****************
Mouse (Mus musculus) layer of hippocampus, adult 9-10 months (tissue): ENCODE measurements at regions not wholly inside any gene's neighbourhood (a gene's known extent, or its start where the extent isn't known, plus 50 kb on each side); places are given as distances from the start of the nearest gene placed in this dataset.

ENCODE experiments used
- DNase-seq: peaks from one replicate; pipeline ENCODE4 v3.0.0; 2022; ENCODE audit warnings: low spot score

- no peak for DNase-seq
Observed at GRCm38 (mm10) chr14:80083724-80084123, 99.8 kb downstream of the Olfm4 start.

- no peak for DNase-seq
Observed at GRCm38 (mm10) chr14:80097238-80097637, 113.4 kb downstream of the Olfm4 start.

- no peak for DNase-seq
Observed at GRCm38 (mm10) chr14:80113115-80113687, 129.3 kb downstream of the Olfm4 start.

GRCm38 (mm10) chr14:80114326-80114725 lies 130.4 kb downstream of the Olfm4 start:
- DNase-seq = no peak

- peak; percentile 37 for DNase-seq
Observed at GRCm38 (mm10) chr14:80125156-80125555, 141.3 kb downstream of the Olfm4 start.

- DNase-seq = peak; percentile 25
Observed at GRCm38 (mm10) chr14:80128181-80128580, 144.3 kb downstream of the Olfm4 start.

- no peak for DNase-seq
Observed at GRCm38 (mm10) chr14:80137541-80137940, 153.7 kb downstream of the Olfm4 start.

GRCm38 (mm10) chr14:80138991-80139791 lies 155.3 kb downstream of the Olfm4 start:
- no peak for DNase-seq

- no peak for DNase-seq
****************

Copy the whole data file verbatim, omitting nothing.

Mouse (Mus musculus) layer of hippocampus, adult 9-10 months (tissue): ENCODE measurements at regions not wholly inside any gene's neighbourhood (a gene's known extent, or its start where the extent isn't known, plus 50 kb on each side); places are given as distances from the start of the nearest gene placed in this dataset.

ENCODE experiments used
- DNase-seq: peaks from one replicate; pipeline ENCODE4 v3.0.0; 2022; ENCODE audit warnings: low spot score

- no peak for DNase-seq
Observed at GRCm38 (mm10) chr14:80083724-80084123, 99.8 kb downstream of the Olfm4 start.

- no peak for DNase-seq
Observed at GRCm38 (mm10) chr14:80097238-80097637, 113.4 kb downstream of the Olfm4 start.

- no peak for DNase-seq
Observed at GRCm38 (mm10) chr14:80113115-80113687, 129.3 kb downstream of the Olfm4 start.

GRCm38 (mm10) chr14:80114326-80114725 lies 130.4 kb downstream of the Olfm4 start:
- DNase-seq = no peak

- peak; percentile 37 for DNase-seq
Observed at GRCm38 (mm10) chr14:80125156-80125555, 141.3 kb downstream of the Olfm4 start.

- DNase-seq = peak; percentile 25
Observed at GRCm38 (mm10) chr14:80128181-80128580, 144.3 kb downstream of the Olfm4 start.

- no peak for DNase-seq
Observed at GRCm38 (mm10) chr14:80137541-80137940, 153.7 kb downstream of the Olfm4 start.

GRCm38 (mm10) chr14:80138991-80139791 lies 155.3 kb downstream of the Olfm4 start:
- no peak for DNase-seq

- no peak for DNase-seq